The LZR suit and Phelps have already been outstripped by polyurethane models
In early July this year, Italian swimmer Flavia Zoccari became both a metaphor and an omen for Federation Internationale de Natation (FINA), swimming’s international governing body. Just before a race at the Mediterranean Games, Zoccari’s high-tech Jaked bodysuit burst open in the rear, forcing her to drop out of competition.
Four weeks later, that’s the state of the sport: All its embarrassing bits are hanging out, exposed by the newest generation of swimwear. At the world championships in Rome, swimmers are cramming into speed-engineered, air-trapping, water-impermeable suits that have been kicking the record book to soggy shreds.
FINA announced it would ban full-body suits—but not till 2010, and still pending wrangling over the meaning of the word ‘textiles’.
The once-unbeatable Michael Phelps, contractually stuck with the Speedo LZR that helped him dominate in Beijing, is struggling to stay ahead in his now-obsolescent swimsuit. This after a new breed of racing suits, most notably the much-hyped LZR Racer, had taken sleekness to new limits only last year much to the chagrin of less ‘endowed’ competitors who raised accusations of ‘technological doping’.
To make its latest high-tech, skin-like suit, Speedo enlisted NASA’s wind tunnels, a water flume at New Zealand’s Otago University, and the once-radical fashion design of Comme des Garçons’ Rei Kawakubo. Whatever Speedo was doing seemed to be working: “When I hit the water (in the LZR Racer), I feel like a rocket,” claimed Phelps. Until now.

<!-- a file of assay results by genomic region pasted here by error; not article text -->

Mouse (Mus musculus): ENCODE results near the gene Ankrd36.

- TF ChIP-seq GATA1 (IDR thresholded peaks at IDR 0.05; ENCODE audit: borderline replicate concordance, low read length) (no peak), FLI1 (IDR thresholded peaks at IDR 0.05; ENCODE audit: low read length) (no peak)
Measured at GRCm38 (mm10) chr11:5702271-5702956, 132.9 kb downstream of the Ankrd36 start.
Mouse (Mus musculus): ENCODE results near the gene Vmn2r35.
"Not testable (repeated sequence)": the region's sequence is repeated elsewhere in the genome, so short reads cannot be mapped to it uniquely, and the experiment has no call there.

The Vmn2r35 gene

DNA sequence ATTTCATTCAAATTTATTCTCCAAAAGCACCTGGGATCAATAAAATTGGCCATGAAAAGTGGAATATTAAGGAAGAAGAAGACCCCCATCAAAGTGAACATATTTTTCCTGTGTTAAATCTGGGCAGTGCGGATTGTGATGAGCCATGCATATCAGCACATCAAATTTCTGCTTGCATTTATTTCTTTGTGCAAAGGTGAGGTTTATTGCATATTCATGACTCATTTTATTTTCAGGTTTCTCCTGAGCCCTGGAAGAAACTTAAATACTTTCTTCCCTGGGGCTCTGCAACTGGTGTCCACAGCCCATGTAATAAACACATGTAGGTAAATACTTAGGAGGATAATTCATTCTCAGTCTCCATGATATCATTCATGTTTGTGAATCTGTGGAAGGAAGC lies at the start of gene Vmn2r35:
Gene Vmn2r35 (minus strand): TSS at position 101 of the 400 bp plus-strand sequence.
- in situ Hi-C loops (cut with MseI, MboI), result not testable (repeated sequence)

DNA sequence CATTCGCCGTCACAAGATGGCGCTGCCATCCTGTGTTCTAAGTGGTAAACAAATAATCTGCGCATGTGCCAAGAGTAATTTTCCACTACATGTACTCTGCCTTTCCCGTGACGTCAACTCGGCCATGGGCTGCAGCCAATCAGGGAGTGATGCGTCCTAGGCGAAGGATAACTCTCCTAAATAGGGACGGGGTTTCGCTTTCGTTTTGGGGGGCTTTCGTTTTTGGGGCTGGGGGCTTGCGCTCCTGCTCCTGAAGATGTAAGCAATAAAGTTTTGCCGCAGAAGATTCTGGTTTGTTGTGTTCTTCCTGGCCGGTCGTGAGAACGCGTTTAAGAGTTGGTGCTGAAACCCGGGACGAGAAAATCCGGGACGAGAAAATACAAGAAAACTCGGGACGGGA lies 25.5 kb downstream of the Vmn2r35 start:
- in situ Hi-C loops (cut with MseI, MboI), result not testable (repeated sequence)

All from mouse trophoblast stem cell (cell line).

In 2008, an unprecedented 108 world records were set, the majority by athletes wearing LZR. This year, 24 world records were broken by swimmers wearing suits with fewer panels and seams and more polyurethane than the LZR. Last year, Speedo was the big story, but by the latest count, 22 other manufacturers have entered the race. The LZR suit and Phelps have already been outstripped by polyurethane models. The challenge today isn’t between the swimmers; it’s between manufacturers. When the engineers are overshadowing the swimmers, the sport isn’t just changing. It’s disappearing.